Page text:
Army offense: what will it be?

The biggest buzz among Army fans during the offseason has centered around what offense the Black Knights will run in 2008. As of now, head coach Stan Brock isn't talking about the "new" scheme. But armysports.com is. Here are some possible options for Army's offense in 2008.

Brock returns to the pro style offense: The Black Knights' have run the scheme since Bobby Ross implemented it in 2004.

There have been some bright spots, especially at the end of 2005 when Army brought a four-game winning streak into its annual showdown with Navy, but, for the most part, the attack has sputtered. In part, it led to Ross resigning after the 2006 season and his son, Kevin, being booted as offensive coordinator.

It seems like it's time for the pro style to go. Army put up just 19 touchdowns in 12 games last year. The Black Knights went 31 quarters without a rushing touchdown and a running back gained more than 100 yards in a game just once.

The option is implemented: To get things moving in the right direction, Brock adds 10-12 option plays into the game plan each game.

Now, the question is what quarterback will run the option? It might be the perfect way to get incoming freshman Paul McIntosh's feet wet. McIntosh ran 205 times, almost all out of the spread option, for 1,621 yards and 34 scores in 15 games at Evansville Reitz (Ind.) High this season.

Carson Williams can run the other plays. The problem with that is Army could become predictable. Keep in mind, Ross did run some option plays during his tenure, but the Black Knights didn't make the attack look very good. If Brock goes this way, expected him to be much more committed.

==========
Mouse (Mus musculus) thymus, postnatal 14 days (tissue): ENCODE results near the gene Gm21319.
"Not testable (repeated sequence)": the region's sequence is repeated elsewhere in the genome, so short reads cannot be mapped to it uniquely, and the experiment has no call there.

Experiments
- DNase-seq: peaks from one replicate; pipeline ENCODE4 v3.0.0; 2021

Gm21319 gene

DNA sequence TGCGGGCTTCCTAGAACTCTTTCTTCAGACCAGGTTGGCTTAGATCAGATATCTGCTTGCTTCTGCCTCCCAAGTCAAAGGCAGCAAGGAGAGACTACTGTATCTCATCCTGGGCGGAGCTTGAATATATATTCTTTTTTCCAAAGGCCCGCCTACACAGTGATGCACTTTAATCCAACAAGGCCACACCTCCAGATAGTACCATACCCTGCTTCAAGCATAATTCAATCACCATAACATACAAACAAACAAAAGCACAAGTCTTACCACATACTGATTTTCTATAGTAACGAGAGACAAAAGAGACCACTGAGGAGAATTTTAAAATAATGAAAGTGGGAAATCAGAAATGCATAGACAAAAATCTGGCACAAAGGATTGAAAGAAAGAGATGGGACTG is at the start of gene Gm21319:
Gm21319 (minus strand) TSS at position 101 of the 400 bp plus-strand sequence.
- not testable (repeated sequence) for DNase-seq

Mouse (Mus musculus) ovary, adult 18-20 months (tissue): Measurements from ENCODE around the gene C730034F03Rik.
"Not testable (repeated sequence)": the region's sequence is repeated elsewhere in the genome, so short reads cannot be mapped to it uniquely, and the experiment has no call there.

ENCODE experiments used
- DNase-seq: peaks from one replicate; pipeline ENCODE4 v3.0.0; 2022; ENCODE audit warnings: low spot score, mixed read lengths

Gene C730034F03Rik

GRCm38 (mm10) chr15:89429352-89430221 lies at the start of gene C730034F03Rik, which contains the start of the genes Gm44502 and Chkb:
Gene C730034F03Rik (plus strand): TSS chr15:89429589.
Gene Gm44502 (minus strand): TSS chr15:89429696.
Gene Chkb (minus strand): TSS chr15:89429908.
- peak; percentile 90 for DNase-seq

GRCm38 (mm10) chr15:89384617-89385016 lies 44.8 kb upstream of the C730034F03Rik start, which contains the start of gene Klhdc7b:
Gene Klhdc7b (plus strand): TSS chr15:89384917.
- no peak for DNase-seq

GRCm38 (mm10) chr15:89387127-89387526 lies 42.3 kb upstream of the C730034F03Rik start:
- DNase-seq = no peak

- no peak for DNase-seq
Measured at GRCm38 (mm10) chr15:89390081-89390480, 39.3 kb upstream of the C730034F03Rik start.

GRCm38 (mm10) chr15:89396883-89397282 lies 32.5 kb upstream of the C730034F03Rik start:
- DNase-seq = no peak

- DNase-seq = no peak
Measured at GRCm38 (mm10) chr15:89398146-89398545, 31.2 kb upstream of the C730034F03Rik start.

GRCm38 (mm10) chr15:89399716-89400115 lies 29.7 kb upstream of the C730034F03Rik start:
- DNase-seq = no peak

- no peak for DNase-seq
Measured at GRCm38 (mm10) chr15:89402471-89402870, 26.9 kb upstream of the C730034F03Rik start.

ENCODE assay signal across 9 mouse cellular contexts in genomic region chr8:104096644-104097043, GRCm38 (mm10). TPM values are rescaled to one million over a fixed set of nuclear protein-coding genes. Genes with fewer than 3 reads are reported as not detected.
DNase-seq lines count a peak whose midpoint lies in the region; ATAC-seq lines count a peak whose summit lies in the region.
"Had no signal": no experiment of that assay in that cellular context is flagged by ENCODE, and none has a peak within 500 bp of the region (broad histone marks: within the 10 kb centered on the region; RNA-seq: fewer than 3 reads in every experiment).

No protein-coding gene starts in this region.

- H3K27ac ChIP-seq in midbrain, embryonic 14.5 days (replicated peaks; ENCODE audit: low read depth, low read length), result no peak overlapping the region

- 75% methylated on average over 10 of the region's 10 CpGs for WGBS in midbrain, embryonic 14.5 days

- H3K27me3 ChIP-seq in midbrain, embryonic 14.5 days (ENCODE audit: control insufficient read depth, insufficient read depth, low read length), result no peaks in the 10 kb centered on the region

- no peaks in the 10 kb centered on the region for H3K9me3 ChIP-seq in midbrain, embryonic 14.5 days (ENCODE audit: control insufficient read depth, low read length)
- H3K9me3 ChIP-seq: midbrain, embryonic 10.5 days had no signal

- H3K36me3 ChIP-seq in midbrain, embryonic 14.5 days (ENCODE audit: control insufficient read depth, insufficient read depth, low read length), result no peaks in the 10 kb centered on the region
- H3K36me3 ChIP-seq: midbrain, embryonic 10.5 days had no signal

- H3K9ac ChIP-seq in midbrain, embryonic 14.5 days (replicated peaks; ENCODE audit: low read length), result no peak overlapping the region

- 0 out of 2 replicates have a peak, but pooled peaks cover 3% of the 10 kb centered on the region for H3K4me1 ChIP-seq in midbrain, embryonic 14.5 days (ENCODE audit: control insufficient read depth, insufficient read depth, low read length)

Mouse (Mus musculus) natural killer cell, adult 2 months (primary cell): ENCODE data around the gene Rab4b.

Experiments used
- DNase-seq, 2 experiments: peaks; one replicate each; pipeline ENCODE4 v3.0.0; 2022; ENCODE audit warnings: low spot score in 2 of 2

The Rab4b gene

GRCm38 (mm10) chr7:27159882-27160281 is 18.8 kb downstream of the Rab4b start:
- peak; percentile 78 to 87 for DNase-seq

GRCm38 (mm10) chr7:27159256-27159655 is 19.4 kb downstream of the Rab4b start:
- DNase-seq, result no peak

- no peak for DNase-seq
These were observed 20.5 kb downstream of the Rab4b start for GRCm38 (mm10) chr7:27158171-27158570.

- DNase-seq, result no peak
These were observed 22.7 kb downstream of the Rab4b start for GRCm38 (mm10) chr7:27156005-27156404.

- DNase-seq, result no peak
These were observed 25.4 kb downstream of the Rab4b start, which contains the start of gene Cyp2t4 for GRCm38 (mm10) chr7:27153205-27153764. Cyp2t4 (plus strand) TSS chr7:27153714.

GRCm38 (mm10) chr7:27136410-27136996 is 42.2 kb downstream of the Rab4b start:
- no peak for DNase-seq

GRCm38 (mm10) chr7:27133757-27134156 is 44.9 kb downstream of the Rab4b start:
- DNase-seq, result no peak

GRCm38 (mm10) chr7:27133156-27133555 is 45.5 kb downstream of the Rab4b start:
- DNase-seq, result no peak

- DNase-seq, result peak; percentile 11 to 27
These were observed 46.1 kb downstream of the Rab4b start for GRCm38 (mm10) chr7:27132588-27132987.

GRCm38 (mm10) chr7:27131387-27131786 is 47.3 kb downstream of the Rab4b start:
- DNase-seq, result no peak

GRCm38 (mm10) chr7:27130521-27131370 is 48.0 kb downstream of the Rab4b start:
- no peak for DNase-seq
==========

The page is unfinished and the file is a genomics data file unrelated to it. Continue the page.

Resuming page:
Spreading it out: The hot rumor at the beginning of the season was that Army would go with a spread option. It's a fun attack to watch and schools like the University of Florida and West Virginia have been successful with it. The offense "spreads" the defense by aligning in three-to-five receiver sets, using two or fewer running backs in the backfield and often setting the quarterback in shotgun.

This attack forces the defense to defend more of the field and isolates its players in. Sounds good, but does Army have the athletes to run the scheme? With all due respect, probably not.

Clipping a page out of the Navy playbook: Imagine Army runs the triple option a la the Midshipmen. It's sure worked for Navy. The Midshipmen have gone to five straight bowl games and won five straight Commander-in-Chief's trophies. But it could be difficult for Army to implement the triple option with its personnel.

The Black Knights could have the running backs to run it, the likes of Tony Dace and Wesley McMahand, but, again, who's under center?

Make a wish: How about the wishbone offense? Stan Brock and Army offensive coordinator Tim Walsh reportedly spoke with for Army coach Jim Young about the scheme during the offseason. Smash mouth football, you gotta love it. Bring back the bone?


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